In America, and especially in Southern California, we have a very distinct and specific picture of what we believe an immigrant is: a Hispanic person crossing the Tijuana/San Diego border.
Italian filmmaker Emanuele Crialese takes this pigeonholed image of an immigrant and flips it on its head in Terraferma, a film ultimately depicting a physical and emotional battle between locals on a remote Italian island and the North African immigrants that try to find a home on their land.
With breathtaking shots of the Italian seashores and crystal blue waters aided by powerful cinematography of hundreds of dark-skinned immigrants leaping into the ocean to swim desperately towards commercial fishing boats, Terraferma’s strength is in its visuals and less in its dialogue. If this story was told solely through words, they would fall short and never be able to convey the heartbreaking paradox of the film’s Italian fishermen who wanted nothing more than to help these immigrants, yet are forbidden by law to do so.
This film expertly incorporates several plot elements into one larger story without befuddlement or the appearance of trying too hard. The audience will relate to Filippo, the naïve, teenage protagonist trying unsuccessfully to hook up with an alluring tourist. Viewers will simultaneously sympathizing with Filippo’s single mother, Giulietta, who wants nothing to do with the immigrants that have fallen under her care out of concern for her own family’s safety. The film also depicts an entire island of people struggling to make a living through tourism while battling the natural elements for survival.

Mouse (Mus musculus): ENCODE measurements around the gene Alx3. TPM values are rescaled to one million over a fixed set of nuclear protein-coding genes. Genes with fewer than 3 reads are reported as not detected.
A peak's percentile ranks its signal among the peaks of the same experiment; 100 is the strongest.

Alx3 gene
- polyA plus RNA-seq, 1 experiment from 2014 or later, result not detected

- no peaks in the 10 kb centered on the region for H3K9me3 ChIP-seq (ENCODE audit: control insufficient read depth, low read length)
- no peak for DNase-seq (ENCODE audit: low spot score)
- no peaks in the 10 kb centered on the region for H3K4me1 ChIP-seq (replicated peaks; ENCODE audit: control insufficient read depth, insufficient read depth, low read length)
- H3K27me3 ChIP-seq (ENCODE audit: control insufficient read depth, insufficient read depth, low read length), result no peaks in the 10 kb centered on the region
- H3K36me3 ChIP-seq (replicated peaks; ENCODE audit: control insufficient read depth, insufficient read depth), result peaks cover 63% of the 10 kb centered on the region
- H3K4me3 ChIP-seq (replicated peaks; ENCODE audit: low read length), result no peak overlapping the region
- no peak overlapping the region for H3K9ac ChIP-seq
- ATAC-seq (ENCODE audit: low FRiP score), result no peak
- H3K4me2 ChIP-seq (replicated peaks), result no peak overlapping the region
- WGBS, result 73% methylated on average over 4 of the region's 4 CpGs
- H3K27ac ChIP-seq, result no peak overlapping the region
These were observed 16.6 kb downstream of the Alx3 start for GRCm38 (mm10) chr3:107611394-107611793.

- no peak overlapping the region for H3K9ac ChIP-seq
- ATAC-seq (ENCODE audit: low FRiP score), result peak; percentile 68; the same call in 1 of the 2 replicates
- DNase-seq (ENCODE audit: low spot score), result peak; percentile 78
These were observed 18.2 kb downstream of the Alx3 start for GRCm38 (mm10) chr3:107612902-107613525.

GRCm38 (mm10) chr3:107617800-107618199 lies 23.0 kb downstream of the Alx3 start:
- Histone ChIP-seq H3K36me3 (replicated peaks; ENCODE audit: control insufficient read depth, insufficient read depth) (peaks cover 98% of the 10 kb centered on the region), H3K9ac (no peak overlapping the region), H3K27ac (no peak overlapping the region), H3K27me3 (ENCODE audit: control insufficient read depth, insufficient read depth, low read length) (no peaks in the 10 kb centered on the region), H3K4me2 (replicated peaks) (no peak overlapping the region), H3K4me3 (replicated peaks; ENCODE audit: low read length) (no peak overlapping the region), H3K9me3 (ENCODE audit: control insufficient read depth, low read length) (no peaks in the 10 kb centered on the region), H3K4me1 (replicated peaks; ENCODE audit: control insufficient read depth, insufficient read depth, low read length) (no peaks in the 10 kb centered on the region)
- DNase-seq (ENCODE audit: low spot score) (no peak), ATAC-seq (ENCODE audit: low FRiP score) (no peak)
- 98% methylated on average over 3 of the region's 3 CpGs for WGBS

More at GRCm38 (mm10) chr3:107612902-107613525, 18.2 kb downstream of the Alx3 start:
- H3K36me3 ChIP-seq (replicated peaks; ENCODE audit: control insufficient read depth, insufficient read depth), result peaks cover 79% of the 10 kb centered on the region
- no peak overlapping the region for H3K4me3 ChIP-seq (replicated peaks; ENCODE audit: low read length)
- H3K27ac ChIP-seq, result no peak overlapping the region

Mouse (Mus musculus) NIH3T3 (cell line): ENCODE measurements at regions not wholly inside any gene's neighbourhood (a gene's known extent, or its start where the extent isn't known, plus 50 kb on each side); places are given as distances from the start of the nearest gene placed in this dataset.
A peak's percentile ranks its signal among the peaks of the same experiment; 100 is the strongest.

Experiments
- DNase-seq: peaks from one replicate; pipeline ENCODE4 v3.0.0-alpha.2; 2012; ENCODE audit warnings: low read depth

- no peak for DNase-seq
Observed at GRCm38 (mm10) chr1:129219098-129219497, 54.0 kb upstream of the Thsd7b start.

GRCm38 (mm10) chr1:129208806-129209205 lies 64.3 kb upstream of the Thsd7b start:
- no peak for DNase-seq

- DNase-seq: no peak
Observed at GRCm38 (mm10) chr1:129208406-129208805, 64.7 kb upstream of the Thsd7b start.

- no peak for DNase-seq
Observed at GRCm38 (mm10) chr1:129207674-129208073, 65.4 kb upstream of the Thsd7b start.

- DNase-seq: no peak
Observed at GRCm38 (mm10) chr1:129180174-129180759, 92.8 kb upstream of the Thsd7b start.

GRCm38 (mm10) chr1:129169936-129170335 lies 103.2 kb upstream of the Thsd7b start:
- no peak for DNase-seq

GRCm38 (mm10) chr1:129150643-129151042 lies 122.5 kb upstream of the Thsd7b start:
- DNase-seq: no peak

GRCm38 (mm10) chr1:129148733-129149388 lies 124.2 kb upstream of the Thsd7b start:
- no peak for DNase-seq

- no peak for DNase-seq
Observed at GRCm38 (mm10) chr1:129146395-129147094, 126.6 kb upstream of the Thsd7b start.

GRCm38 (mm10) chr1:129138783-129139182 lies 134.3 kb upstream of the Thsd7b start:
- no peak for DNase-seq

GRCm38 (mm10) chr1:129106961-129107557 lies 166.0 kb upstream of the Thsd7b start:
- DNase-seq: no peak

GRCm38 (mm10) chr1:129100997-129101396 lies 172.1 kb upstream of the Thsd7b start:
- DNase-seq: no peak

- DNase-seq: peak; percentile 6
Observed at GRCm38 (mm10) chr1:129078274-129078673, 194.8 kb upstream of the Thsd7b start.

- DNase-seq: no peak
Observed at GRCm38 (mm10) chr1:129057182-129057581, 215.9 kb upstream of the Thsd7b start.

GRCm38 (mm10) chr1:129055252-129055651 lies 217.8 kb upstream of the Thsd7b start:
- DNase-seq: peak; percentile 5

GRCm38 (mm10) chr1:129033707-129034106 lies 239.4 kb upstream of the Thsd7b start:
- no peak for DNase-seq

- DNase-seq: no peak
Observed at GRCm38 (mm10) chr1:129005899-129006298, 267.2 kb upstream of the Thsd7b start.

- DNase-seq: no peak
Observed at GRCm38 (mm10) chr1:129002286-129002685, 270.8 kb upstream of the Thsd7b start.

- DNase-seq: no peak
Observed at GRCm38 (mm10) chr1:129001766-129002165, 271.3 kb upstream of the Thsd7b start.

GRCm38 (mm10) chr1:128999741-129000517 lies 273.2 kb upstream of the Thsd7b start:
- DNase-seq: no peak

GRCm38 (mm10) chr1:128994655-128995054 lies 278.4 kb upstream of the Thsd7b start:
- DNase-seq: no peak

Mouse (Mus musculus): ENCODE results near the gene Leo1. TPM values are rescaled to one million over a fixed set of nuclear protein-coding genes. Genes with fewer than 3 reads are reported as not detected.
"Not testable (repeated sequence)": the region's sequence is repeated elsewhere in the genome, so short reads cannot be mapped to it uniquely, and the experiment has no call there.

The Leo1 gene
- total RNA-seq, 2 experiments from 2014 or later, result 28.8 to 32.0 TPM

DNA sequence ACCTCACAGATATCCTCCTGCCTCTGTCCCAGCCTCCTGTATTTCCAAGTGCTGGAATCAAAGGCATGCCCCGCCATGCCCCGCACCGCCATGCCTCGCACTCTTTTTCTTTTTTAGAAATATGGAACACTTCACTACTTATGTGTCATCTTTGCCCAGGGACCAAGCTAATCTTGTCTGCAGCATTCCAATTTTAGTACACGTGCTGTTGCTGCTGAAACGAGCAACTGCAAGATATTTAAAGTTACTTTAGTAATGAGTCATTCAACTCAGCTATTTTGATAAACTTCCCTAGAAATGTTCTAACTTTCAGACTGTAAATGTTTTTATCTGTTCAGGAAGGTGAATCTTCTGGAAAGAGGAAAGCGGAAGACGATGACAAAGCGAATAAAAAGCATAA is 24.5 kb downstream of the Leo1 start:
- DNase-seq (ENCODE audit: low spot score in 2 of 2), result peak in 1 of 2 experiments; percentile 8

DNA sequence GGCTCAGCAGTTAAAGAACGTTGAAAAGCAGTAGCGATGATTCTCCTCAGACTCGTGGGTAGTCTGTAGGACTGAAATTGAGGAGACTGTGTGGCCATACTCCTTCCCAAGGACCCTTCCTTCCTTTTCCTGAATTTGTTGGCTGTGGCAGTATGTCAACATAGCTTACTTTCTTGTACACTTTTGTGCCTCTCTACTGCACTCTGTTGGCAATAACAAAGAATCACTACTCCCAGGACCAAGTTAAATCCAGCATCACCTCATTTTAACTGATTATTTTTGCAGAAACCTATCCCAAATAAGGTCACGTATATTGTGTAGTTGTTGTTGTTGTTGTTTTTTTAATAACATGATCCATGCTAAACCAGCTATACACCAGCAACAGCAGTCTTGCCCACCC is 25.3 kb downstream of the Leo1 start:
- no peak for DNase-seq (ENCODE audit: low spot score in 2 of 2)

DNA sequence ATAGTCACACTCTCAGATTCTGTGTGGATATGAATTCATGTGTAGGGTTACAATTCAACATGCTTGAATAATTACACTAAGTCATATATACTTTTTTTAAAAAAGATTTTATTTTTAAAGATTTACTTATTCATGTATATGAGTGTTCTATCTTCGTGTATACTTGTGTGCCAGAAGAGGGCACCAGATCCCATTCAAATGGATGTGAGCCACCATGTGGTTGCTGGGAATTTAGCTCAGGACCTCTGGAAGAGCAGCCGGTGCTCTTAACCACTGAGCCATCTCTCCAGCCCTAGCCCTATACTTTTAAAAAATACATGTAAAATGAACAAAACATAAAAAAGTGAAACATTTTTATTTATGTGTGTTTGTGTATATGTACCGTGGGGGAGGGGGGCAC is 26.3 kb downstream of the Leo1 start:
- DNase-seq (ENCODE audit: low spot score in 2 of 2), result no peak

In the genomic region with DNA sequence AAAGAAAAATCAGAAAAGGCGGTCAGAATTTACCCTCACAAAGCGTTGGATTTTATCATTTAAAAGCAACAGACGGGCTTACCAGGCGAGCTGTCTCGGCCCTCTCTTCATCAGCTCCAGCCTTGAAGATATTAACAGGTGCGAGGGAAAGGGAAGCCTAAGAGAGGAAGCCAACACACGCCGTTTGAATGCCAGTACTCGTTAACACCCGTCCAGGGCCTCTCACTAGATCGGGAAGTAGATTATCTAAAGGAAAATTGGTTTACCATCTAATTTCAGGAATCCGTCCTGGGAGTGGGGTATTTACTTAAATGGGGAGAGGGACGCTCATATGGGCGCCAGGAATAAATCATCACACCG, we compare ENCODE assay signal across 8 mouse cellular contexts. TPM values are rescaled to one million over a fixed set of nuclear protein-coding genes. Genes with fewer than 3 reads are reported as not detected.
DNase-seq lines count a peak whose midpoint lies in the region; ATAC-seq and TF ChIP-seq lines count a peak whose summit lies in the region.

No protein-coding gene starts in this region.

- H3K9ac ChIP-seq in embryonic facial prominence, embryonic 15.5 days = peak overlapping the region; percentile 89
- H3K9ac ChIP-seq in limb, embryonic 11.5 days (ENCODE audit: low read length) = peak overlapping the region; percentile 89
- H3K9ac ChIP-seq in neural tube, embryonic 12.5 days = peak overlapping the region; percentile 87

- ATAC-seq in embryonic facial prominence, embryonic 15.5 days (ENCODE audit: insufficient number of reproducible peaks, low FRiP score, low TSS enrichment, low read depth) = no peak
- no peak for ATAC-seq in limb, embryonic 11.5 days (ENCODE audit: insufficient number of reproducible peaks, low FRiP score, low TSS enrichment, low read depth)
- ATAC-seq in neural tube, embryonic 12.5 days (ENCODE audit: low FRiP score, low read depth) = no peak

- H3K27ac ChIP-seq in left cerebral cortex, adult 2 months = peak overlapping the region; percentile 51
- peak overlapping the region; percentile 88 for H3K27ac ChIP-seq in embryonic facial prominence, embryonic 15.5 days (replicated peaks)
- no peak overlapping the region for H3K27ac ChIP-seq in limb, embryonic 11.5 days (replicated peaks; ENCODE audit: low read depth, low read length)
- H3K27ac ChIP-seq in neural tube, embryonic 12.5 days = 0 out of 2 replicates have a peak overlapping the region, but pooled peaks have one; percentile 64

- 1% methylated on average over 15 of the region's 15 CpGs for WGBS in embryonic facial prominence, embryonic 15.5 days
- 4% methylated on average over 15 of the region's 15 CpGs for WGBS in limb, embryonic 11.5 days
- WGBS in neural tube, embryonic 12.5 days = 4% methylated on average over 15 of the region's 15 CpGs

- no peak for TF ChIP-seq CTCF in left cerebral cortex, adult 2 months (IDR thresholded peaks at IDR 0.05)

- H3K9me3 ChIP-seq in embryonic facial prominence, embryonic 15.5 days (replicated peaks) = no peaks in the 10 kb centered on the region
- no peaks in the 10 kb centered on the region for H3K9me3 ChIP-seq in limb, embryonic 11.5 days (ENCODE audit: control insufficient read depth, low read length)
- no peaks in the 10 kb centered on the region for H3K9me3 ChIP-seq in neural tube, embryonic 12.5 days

Watching the Italian matriarch Giulietta emotionally battle with the North African immigrant mother being harbored in her home suggests that despite every bit of their lives having the appearance of extreme difference (location, skin color, wealth, etc.), the women truly are the same in their unwavering and fierce desires to protect their families. In this, they find respect. Not necessarily unconditional acceptance, but at least an understanding.
Serving as a reminder that despite major differences, being a member of the human race is something we all share, Terraferma preaches acceptance and kindness. The film reinforces the idea that the easy thing to do and the right thing to do are not always one in the same.
With intrigue for people interested in immigration politics, tourism, beautiful cinematography and foreign films, Terraferma opens in L.A. on Aug. 9 at Laemmle Music Hall 3.